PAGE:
Is It Back Pain or Spinal Stenosis?
By Anokhi Mehta, MD, Virtua Pain Medicine Specialist
Spinal stenosis is a narrowing of the spaces within your spine. This narrowing can put pressure on the nerves that travel through your spine, leading to pain and discomfort.
Most people who develop spinal stenosis are over 50. Causes include:
- Bone overgrowth prompted by osteoarthritis, including bone spurs
- Herniated disks
- Ligaments that become thick and stiff over time, intruding on the spinal canal
- Tumors or abnormal growths on the spine
- Spinal injuries
Spinal stenosis may occur in the neck (cervical stenosis) or the lower back (lumbar stenosis). Lumbar stenosis is the most common type of this condition.
Not everyone with spinal stenosis experiences symptoms. When they do occur, they may start gradually and worsen over time. Symptoms can be similar to other causes of back pain, so it’s important to see your doctor.
Cervical stenosis can be indicated by:
- Numbness, tingling, or weakness in a foot, leg, hand, or arm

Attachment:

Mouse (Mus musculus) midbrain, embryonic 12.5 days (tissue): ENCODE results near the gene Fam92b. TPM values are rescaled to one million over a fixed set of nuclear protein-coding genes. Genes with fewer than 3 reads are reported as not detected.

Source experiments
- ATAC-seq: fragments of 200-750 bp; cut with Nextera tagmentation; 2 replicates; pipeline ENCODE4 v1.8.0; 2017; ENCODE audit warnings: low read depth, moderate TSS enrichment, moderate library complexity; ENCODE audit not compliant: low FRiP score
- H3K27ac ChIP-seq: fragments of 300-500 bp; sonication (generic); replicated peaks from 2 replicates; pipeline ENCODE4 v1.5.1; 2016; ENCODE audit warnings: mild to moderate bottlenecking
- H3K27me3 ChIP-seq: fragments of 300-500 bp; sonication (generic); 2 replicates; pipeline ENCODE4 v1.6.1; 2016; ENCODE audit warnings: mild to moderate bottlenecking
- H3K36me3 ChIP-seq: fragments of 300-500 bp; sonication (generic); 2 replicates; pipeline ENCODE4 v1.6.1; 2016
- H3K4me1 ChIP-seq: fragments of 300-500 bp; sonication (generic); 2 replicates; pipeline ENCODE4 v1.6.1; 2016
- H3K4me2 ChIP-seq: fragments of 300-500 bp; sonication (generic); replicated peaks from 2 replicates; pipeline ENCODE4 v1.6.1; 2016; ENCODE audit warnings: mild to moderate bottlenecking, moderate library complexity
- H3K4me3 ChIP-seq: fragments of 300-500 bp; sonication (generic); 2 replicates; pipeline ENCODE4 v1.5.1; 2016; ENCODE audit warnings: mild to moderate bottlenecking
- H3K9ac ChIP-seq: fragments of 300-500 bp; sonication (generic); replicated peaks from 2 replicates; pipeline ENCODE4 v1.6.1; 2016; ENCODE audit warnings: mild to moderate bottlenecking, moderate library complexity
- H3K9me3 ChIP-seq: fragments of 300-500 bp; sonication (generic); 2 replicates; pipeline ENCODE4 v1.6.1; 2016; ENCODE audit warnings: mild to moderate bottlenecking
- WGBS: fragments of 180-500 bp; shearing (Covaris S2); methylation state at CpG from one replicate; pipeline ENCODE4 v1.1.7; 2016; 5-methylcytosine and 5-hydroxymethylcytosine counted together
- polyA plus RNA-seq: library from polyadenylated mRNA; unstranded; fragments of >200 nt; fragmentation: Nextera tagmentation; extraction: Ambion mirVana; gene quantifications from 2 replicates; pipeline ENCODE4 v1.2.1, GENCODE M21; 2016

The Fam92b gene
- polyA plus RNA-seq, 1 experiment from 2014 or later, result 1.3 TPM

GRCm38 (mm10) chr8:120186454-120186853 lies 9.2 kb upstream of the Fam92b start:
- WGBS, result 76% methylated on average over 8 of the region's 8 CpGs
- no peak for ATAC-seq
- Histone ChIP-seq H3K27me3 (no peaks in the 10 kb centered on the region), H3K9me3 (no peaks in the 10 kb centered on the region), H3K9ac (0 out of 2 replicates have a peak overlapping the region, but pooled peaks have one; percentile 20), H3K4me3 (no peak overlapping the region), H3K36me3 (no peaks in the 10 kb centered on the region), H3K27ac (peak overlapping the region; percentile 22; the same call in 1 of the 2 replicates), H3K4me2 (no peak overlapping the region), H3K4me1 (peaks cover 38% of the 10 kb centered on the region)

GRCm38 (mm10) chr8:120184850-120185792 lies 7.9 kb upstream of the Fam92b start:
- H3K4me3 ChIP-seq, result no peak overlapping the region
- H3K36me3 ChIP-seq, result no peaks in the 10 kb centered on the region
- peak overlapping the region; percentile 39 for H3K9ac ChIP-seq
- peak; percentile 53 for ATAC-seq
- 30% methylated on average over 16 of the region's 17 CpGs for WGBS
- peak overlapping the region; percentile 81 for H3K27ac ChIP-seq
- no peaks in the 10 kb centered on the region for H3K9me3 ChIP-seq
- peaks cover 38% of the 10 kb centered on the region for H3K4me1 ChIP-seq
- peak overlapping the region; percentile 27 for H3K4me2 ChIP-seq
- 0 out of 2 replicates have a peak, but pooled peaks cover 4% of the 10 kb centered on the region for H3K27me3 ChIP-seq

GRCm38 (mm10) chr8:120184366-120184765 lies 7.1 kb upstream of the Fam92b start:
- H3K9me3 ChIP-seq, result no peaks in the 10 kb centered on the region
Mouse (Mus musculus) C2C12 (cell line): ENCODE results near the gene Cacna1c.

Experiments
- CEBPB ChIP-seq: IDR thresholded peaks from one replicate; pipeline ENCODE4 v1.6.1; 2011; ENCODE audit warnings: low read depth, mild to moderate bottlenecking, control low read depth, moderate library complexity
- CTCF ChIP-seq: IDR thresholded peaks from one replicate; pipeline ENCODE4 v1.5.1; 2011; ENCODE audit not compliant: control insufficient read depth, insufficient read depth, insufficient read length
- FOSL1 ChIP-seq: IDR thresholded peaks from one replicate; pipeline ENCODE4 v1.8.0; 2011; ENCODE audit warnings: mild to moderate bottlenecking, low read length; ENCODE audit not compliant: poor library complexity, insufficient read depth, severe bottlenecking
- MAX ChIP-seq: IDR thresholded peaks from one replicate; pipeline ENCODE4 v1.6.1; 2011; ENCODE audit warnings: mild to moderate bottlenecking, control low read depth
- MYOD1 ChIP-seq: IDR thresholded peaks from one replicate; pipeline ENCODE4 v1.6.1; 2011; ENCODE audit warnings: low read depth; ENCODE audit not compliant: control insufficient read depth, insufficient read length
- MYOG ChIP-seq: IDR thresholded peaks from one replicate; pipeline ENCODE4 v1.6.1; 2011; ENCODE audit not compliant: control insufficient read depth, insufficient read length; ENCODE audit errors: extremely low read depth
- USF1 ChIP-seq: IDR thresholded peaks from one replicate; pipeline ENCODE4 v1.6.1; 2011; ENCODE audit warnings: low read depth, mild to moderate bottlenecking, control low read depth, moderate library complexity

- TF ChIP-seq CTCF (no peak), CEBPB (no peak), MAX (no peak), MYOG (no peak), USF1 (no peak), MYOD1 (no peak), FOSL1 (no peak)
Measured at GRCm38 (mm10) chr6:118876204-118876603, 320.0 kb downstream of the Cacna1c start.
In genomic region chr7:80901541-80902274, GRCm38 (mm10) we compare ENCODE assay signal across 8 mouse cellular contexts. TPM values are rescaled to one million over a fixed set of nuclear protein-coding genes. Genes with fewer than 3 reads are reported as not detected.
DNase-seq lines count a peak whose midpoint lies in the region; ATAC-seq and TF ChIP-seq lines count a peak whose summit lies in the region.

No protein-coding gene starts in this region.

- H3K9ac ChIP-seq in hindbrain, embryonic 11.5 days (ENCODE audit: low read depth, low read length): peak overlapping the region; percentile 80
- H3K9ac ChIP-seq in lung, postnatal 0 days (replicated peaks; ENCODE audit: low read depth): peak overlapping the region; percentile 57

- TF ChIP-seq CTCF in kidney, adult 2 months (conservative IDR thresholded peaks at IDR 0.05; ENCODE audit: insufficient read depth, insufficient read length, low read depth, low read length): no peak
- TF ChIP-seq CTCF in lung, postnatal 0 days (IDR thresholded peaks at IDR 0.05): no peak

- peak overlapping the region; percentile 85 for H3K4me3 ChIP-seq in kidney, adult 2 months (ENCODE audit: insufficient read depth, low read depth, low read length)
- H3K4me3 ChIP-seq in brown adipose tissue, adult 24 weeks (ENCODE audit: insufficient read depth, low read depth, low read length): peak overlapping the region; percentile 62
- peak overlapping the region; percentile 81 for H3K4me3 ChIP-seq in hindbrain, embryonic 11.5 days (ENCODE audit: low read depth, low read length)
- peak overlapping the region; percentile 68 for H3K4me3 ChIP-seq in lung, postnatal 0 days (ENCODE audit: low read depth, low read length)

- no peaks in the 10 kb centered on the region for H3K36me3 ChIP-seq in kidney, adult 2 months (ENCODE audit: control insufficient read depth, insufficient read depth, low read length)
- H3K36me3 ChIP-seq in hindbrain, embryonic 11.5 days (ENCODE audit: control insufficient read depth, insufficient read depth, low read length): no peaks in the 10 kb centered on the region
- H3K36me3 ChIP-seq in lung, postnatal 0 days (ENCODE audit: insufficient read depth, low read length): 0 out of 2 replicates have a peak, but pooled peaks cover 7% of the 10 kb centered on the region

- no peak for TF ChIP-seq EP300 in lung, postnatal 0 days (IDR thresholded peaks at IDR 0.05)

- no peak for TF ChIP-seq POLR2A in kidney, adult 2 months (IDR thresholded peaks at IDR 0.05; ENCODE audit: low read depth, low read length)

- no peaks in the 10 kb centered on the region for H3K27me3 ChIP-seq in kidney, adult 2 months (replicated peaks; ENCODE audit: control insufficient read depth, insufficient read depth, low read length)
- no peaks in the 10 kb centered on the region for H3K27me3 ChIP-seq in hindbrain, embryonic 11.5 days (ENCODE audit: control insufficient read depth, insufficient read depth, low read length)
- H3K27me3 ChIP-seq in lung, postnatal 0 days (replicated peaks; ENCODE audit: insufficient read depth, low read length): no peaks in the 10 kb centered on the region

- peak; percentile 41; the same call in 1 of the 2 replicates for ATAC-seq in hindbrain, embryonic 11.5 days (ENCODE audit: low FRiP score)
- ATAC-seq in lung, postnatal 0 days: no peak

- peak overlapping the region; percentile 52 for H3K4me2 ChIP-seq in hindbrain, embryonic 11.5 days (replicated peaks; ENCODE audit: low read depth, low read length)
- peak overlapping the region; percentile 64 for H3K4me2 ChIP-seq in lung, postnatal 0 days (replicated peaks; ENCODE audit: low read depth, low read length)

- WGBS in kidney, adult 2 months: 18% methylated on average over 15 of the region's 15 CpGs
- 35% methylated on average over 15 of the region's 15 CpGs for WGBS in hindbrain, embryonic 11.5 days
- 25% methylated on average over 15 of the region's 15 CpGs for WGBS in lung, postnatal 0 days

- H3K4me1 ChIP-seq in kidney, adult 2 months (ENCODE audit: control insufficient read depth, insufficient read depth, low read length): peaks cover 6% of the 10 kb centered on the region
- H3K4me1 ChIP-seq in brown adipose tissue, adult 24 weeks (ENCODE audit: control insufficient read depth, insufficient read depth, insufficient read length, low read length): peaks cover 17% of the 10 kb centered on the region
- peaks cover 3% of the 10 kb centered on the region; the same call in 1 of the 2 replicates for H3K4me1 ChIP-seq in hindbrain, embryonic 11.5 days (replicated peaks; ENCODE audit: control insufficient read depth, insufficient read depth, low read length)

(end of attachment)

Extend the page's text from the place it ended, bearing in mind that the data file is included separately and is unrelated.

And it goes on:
- Neck pain
- Difficulties walking or keeping your balance
- Severe cases may include urinary urgency or lack of control over your bowels
Lumbar stenosis can be indicated by:
- Numbness, tingling, or weakness in a leg or foot
- Cramping or pain in one or both legs when you stand for a long period or walk; this usually resolves when you sit or bend forward
- Back pain
Left untreated, spinal stenosis can lead to numbness, weakness, balance difficulties, incontinence, and/or paralysis.
If your symptoms are mild, your back specialist may recommend pain relievers and physical therapy. If these don’t help or your pain is more severe, your doctor may prescribe steroid injections or surgery to relieve the pressure in your neck or lower back.
A Virtua back specialist can help decide which treatment is best for you.
Updated August 19, 2020